I think I will call it a great credit to Tana French that even though this novel took me months to finish, due to my much-reduced audio-listening time, I never lost the thread or lost interest. It can be hard to read a book that slowly, over that much time. But The Secret Place is gripping, compelling, peopled by fine, interesting, and distinctive characters; it lent itself pretty well to this less-than-ideal reading (listening) schedule.
French’s dedicated readers will recognize several characters from earlier novels, although these books do not exactly form a series. The central detective in The Secret Place is Stephen Moran, who has been relegated to the depths of the Cold Cases unit, where he is not particularly happy. Then a gift is dropped in his lap: Holly Mackey, who was but a little girl in Faithful Place, is now 16 years old and boarding at a chi-chi girls’ school called St. Kilda’s. She brings Moran a card stating that the writer knows who killed Chris Harper, found murdered last year on St. Kilda’s grounds.
Moran takes this card to the Murder squad, where he has ambitions, and begins working with Detective Antoinette Conway, a prickly, defensive sort. The two form an unlikely, tentative team, and the rest of the novel covers a single, very long day they spend on campus at St. Kilda’s, solving the case.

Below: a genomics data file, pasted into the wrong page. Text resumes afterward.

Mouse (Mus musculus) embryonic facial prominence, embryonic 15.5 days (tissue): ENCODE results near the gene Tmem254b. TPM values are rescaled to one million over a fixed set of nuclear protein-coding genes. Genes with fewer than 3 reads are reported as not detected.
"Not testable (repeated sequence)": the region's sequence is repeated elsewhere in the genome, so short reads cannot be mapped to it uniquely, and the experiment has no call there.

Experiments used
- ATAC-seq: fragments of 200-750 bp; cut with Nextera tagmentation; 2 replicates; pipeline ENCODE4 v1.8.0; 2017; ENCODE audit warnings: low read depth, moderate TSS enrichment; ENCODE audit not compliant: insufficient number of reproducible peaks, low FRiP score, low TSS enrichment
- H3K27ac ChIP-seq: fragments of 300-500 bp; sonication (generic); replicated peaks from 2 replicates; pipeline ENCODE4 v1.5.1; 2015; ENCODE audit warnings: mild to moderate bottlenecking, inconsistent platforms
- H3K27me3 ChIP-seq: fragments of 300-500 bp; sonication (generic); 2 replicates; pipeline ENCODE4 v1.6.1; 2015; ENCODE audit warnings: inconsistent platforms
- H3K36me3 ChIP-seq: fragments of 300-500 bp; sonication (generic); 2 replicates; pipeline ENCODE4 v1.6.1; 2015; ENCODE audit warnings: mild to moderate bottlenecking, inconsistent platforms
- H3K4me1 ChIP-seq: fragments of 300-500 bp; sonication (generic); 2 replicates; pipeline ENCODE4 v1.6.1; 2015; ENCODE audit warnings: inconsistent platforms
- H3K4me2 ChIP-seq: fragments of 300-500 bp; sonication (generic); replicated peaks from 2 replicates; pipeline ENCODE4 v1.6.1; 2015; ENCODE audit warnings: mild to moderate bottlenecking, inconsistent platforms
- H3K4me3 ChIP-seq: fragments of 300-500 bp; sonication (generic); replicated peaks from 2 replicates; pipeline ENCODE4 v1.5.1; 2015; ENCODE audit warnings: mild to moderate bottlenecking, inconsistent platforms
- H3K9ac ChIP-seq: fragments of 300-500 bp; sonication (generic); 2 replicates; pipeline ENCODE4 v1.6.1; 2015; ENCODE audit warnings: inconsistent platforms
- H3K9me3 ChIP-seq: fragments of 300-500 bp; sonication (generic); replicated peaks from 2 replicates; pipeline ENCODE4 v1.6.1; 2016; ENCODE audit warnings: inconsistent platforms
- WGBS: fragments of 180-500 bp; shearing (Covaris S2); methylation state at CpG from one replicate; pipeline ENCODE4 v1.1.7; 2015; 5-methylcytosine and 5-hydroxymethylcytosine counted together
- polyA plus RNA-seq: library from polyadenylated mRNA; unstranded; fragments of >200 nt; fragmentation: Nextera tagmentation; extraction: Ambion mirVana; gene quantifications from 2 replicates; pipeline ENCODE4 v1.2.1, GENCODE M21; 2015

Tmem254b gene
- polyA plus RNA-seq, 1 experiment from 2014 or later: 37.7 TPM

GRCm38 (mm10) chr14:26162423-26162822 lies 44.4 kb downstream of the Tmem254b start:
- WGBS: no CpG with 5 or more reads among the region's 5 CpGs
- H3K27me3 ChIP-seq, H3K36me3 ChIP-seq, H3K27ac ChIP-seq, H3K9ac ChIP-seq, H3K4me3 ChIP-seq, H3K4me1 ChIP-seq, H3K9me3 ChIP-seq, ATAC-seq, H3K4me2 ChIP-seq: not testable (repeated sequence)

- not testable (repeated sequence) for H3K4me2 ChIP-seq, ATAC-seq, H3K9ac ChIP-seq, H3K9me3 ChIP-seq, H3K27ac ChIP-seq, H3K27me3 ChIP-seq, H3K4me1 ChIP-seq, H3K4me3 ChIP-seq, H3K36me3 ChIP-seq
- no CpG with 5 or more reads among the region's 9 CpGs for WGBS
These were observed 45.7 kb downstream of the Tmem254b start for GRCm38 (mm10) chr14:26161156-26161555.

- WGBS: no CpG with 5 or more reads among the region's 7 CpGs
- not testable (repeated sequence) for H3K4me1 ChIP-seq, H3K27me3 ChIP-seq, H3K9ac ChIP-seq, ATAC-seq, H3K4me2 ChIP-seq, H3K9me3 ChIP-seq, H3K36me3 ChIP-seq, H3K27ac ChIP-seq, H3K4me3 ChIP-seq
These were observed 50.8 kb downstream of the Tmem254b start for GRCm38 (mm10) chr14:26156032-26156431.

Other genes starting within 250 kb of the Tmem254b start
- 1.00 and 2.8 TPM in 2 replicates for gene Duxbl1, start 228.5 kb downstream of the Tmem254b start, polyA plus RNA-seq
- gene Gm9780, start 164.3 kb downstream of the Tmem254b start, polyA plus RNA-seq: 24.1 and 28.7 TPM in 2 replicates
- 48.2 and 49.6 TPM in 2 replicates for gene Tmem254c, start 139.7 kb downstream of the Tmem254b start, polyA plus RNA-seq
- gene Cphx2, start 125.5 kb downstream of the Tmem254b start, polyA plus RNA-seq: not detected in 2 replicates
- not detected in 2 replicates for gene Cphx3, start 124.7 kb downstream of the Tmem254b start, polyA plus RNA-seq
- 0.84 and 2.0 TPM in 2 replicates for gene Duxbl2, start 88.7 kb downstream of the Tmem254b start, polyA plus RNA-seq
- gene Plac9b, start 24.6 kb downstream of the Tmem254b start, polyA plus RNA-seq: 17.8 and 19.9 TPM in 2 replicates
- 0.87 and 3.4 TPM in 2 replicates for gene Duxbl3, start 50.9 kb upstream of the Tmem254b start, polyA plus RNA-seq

Or at least part of it does. The Secret Place is split into two narratives, which alternate chapters: the story of Moran & Conway’s single long day, and the last 18 months or so in the lives of Holly Mackey and her three girlfriends. Holly, Selena, Julia and Becca are very, very close. They all knew Chris Harper, some more closely than they’ve let on to the police; their friendship and their lives are caught up in the case, and Moran knows it. As Moran & Conway work the case, the second narrative brings readers up to date in the girls’ lives.
As an audio production, this is effectively played by two readers, a male reader for Stephen Moran’s story and a female third-person narrator of Holly and her friends’ lives. The latter narrative is ghostly, compelling, and mystical; there are magical elements, although of course this is a realistic story; the magic is simply that of youth.
Moran is a sympathetic character who wants badly to “make it,” to fit in in Murder, to have a partner, to have a friend. He is sensitive and self-conscious, yearning. The girls wield their own self-referential magnetic power, very much evocative of the strange world of teenagerhood. Friendship, its meaning and its powers, are very much the central themes of this story.
In short, Tana French has done it again. Her characters are mesmerizing, both realistic and spell-binding. The plot is twisty: beware thinking you know where she’s headed! I love this stuff. Keep it coming.